The demolition of Galashiels’ Beech Avenue flats is set to go ahead after Scottish Borders Council agreed to part-fund the purchase of the remaining ones in private ownership.
The bulldozing of the row of flats on the Upper Langlee estate has been in the works for some time, and their owner, Waverley Housing, has been consulting residents about knocking down their homes since December 2017.
The Hawick-based housing association is planning on building 115 homes as part of a £21.6m redevelopment of the site, but six home-owners on the estate have yet to sell up.
Today, October 16, at a meeting of Scottish Borders Council’s executive committee, councillors agreed to provide Waverley Housing with a £300,000 grant to help fund the purchase of the remaining homes, however.
“This large-scale regeneration project is dependent on demolition of a number of unpopular housing blocks which, in turn, is predicated on Waverley Housing acquiring six privately-owned flats in order that it build an estimated 115 new homes through a phased redevelopment approach,” said a report to the meeting written by housing bosses Cathie Fancy and Gerry Begg.
“This is a high-cost project funded via housing association grant and high levels of private-sector borrowing by Waverley Housing.”
Speaking in favour of the development, Galashiels councillor Euan Jardine said: “The development will be pushed over quite a few years. It’s not going to be done in one or two years and forced in. It’s going to be done quite well.
“It’s going to be a fantastic opportunity for Langlee. It’s a chance to bring Langlee into this century. A lot of the old, tired buildings were really bad architecture from back in the sixties.
“People are telling us that they really want to keep the name Beech Avenue because it’s a new legacy for the community, and to me that’s what shines out the most.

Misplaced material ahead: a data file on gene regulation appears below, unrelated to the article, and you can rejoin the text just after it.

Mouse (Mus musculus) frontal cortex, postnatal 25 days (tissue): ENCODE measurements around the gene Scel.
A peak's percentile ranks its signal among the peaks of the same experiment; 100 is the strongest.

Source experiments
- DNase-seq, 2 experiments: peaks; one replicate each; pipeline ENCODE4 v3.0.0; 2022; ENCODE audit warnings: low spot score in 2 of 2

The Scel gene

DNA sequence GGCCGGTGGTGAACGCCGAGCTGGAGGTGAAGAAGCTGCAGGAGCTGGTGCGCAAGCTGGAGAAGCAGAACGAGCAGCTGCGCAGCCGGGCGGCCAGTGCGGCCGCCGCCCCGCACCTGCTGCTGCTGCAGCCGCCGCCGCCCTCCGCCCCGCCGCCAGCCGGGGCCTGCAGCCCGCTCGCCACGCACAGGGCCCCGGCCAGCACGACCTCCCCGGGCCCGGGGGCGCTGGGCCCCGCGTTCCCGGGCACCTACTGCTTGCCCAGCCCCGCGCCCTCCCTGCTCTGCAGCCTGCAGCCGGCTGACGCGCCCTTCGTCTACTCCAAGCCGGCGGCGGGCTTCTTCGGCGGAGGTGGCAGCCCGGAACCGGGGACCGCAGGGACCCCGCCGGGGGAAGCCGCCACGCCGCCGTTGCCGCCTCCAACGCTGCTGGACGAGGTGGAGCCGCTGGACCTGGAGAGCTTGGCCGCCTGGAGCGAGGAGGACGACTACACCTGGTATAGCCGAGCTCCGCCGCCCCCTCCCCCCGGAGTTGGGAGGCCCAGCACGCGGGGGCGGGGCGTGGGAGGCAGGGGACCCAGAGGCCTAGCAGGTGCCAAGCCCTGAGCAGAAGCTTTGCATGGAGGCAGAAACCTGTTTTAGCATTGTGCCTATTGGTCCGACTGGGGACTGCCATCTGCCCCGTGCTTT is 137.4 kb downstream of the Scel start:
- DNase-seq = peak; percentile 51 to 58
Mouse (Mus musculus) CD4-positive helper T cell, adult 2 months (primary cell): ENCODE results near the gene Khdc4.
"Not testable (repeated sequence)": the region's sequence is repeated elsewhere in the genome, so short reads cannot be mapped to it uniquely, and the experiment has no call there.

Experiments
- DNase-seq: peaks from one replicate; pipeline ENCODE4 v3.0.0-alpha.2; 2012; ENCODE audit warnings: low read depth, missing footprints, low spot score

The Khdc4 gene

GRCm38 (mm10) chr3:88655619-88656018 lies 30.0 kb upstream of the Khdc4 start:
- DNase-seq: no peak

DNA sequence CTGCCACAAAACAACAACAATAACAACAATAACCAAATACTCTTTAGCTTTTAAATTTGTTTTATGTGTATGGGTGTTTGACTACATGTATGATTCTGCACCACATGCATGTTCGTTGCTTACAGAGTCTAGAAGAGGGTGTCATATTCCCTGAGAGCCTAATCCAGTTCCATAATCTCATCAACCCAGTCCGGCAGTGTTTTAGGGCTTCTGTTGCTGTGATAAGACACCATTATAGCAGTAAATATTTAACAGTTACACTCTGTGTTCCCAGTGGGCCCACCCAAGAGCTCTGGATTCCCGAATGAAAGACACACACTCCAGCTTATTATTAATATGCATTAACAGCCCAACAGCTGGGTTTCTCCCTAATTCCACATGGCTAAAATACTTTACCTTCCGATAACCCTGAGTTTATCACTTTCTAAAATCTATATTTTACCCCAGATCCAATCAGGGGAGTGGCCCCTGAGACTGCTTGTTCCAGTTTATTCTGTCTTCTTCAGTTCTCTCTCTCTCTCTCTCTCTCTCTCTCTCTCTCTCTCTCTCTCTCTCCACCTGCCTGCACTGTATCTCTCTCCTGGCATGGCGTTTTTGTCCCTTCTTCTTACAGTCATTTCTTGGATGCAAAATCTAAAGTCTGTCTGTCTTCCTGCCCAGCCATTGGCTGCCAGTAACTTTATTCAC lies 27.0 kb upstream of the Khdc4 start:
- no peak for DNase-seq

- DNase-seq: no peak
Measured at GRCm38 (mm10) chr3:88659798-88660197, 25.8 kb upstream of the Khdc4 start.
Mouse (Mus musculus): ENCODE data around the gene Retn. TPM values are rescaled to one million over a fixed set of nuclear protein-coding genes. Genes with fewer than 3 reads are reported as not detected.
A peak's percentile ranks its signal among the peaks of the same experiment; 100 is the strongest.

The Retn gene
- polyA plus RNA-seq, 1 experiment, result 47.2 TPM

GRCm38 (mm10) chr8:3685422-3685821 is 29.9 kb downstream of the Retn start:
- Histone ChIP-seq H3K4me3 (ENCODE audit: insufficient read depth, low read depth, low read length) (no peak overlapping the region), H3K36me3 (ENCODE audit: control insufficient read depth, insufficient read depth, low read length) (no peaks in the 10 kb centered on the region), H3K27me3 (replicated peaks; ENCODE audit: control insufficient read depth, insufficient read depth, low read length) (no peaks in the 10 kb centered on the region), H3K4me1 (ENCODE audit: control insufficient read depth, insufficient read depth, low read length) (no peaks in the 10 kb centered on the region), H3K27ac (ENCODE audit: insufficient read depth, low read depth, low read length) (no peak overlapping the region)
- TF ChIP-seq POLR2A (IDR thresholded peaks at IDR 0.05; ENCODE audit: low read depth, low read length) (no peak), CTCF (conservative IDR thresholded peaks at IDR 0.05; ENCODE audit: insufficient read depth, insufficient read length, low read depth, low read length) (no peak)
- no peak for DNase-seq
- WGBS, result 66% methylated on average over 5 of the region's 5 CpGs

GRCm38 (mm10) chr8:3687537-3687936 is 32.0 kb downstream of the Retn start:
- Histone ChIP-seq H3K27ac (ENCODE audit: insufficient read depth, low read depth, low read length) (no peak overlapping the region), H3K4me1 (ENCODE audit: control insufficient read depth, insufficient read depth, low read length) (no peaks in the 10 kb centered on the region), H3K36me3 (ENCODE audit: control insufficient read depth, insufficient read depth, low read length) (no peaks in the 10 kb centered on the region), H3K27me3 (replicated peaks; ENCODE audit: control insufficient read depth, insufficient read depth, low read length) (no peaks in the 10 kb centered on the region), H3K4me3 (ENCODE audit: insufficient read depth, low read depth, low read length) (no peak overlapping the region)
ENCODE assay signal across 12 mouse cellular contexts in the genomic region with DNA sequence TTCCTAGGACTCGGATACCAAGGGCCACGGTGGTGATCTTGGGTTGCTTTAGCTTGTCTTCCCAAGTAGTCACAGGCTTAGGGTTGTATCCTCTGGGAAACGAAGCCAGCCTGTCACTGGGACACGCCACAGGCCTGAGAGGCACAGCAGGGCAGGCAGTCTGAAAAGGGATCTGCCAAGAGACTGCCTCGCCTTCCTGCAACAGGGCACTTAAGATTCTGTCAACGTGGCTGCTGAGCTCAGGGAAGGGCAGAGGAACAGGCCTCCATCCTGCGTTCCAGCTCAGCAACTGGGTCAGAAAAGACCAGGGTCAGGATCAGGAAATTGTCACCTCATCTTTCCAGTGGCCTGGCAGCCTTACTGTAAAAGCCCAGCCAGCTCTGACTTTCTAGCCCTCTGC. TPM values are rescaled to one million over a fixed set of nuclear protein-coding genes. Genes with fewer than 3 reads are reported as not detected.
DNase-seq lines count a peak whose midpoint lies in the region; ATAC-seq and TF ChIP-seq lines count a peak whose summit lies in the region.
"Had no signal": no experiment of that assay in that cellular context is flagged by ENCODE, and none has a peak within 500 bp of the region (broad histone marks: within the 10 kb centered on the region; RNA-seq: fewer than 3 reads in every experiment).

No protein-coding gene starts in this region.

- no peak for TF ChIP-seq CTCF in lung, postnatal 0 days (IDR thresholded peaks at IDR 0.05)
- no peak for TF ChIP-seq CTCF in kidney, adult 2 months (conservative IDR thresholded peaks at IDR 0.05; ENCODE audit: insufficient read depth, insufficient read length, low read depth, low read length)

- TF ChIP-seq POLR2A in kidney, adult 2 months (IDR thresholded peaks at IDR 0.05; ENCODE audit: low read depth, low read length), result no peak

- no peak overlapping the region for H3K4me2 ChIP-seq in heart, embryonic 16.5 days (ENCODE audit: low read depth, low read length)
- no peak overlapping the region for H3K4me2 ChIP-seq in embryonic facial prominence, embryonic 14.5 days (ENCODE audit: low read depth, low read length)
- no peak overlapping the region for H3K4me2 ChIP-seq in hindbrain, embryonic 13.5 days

“It’s sometimes got a bad reputation for no reason at all, and this is an opportunity to put it on the map as one of the highlights of the Borders.”
Residents will be moved into temporary homes during the demolition and redevelopment process, but the specifics of where residents will be housed have yet to be confirmed, although the homes now being built at nearby Melrose Gait are being investigated as an option.
Mr Jardine continued: “People aren’t going to be put up in tents in the middle of a field, if anyone is worried about that. I think everybody will be taken care of.
“That’s why it will be phased in, and the bulldozers won’t just be called in on day one.”
The council’s executive member for business and economic development, Mid Berwickshire councillor Mark Rowley, added: “It’s a big project. It’s going to produce another 115 warm, affordable, modern homes.
“I’m very confident that the amount of consultation by the housing association has been pretty robust. I’ve spoken to residents when I’ve been there, and we think it’s a really exciting project.
“There’s going to be a lot of disruption. There are several blocks that are going to be demolished, but it’s going to bring more than 100 homes on a fantastic site.”